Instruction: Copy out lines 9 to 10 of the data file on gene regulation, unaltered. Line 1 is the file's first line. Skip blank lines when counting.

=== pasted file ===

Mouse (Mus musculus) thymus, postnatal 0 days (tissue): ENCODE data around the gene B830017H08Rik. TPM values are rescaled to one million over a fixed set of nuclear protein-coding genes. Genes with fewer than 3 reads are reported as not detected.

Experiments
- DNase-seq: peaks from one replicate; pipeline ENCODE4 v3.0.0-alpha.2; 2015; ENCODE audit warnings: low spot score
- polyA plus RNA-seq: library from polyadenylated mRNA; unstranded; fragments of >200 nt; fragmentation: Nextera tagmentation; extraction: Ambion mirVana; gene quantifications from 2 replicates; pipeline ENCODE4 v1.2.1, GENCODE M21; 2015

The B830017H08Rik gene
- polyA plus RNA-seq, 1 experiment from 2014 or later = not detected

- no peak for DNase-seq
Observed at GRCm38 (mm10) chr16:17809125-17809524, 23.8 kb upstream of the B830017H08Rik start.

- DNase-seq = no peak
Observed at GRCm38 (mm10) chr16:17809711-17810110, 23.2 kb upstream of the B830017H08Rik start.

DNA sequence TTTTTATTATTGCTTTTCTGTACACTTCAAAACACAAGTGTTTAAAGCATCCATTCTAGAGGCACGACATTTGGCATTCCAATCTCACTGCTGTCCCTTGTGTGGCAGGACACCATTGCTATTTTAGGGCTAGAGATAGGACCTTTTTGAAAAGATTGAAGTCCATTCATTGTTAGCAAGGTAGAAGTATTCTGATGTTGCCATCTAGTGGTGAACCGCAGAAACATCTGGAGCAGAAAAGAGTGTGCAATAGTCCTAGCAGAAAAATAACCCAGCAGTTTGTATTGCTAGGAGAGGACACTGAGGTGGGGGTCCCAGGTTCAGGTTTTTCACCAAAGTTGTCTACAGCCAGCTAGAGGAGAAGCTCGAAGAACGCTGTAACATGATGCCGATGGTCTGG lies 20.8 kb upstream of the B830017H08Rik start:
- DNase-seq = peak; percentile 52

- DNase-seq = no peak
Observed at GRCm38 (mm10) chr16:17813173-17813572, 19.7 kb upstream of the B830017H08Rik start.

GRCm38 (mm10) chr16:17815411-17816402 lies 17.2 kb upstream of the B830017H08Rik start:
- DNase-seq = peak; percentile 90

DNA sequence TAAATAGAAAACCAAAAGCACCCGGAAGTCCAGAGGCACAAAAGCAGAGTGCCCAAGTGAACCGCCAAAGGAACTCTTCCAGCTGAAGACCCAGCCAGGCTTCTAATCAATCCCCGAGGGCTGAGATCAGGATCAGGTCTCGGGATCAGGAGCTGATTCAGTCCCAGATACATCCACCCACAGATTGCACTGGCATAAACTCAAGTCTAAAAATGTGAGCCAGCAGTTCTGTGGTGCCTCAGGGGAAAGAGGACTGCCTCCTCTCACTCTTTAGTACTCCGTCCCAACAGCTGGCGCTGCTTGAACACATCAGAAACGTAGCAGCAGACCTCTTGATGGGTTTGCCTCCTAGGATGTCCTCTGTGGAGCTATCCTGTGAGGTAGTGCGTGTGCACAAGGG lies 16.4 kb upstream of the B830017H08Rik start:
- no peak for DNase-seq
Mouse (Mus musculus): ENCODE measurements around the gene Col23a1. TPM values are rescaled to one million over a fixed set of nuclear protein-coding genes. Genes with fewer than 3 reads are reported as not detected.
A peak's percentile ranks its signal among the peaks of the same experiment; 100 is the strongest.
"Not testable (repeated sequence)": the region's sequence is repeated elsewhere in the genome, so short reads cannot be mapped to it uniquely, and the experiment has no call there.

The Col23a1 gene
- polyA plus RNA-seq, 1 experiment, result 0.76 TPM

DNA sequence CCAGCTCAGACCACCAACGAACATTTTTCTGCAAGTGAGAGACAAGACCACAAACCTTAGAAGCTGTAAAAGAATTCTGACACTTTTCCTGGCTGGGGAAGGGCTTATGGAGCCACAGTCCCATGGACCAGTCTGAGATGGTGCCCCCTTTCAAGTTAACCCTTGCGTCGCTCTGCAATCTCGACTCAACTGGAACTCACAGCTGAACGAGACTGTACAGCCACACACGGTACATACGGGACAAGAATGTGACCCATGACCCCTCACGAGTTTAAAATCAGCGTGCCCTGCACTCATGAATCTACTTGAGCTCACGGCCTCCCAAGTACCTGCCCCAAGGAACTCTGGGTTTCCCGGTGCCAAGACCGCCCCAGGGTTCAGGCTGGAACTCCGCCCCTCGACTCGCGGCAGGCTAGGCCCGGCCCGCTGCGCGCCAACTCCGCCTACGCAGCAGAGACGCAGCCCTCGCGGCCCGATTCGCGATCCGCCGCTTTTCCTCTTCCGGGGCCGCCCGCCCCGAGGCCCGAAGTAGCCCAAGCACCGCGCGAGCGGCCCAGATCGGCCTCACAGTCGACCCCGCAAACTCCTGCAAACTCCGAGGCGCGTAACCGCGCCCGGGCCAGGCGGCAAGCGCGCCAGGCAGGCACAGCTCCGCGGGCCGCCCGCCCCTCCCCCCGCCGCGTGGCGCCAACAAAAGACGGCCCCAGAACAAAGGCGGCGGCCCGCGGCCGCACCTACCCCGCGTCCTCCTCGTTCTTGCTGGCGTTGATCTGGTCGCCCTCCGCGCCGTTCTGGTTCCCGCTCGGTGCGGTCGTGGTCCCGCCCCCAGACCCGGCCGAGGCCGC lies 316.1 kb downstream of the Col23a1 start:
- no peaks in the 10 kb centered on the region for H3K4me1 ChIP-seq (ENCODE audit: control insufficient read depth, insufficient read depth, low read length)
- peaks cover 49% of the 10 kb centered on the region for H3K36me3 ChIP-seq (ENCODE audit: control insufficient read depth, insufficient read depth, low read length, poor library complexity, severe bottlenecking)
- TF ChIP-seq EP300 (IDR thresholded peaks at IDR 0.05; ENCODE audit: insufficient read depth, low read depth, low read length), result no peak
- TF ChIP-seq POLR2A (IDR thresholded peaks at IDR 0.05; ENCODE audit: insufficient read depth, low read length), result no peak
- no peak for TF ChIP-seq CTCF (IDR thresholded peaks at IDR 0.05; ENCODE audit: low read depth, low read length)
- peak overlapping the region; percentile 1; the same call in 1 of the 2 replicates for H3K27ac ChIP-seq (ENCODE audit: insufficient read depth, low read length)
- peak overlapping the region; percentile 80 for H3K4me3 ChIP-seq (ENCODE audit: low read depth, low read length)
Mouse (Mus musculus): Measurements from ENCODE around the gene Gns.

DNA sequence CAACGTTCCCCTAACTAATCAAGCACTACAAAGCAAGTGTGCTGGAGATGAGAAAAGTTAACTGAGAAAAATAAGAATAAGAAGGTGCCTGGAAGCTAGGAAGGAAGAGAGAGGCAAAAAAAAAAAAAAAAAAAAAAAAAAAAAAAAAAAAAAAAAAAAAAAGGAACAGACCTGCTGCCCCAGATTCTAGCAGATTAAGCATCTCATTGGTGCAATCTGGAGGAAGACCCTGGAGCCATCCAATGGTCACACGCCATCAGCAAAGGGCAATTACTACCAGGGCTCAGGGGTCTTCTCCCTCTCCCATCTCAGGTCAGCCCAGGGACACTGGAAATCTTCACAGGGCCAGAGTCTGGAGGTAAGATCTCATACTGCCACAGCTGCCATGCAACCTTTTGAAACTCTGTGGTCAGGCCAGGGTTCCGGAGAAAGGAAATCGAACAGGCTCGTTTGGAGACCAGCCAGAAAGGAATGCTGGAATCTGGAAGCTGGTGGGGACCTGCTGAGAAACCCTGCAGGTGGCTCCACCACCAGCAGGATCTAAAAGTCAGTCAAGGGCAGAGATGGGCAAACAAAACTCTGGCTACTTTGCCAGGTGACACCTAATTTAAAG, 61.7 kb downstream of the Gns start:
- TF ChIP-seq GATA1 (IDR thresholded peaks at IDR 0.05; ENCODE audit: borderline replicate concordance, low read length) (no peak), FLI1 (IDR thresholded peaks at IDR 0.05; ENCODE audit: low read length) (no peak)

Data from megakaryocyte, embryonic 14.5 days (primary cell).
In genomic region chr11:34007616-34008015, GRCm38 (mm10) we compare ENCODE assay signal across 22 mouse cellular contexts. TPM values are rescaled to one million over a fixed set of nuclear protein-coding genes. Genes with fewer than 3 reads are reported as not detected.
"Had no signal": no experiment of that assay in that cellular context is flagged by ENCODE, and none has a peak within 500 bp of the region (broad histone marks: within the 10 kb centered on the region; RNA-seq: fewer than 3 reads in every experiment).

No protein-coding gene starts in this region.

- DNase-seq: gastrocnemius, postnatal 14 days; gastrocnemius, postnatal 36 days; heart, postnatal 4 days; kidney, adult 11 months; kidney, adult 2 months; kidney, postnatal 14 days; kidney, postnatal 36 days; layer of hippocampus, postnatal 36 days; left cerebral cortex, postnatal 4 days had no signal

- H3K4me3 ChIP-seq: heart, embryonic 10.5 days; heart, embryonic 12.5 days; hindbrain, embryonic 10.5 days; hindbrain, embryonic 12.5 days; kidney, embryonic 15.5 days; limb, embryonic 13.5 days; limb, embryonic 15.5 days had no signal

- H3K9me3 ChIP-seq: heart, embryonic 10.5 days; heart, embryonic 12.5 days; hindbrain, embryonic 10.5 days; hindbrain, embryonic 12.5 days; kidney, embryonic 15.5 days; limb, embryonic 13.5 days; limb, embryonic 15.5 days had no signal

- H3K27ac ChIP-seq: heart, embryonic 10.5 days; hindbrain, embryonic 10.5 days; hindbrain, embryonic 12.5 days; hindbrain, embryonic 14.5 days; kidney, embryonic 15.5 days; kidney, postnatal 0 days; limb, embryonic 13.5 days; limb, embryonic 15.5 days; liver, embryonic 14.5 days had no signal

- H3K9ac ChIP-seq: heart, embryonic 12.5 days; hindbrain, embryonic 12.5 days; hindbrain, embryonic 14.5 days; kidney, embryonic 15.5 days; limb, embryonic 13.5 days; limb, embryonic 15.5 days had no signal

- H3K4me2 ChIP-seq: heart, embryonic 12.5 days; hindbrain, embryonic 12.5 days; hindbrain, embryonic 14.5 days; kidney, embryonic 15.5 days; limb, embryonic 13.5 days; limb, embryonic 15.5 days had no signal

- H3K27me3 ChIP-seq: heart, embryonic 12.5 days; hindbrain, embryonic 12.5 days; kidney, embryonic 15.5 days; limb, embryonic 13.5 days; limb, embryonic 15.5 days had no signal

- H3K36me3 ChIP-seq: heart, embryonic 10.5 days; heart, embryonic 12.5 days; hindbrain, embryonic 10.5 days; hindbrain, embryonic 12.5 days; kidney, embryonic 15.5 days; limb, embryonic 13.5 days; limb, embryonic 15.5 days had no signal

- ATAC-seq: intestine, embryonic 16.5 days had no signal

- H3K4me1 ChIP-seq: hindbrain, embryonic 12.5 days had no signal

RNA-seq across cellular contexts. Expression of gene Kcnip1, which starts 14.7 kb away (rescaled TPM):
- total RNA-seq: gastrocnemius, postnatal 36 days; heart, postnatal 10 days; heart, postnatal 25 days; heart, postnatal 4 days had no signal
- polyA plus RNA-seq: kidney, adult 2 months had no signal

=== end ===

- DNase-seq = no peak
Observed at GRCm38 (mm10) chr16:17809711-17810110, 23.2 kb upstream of the B830017H08Rik start.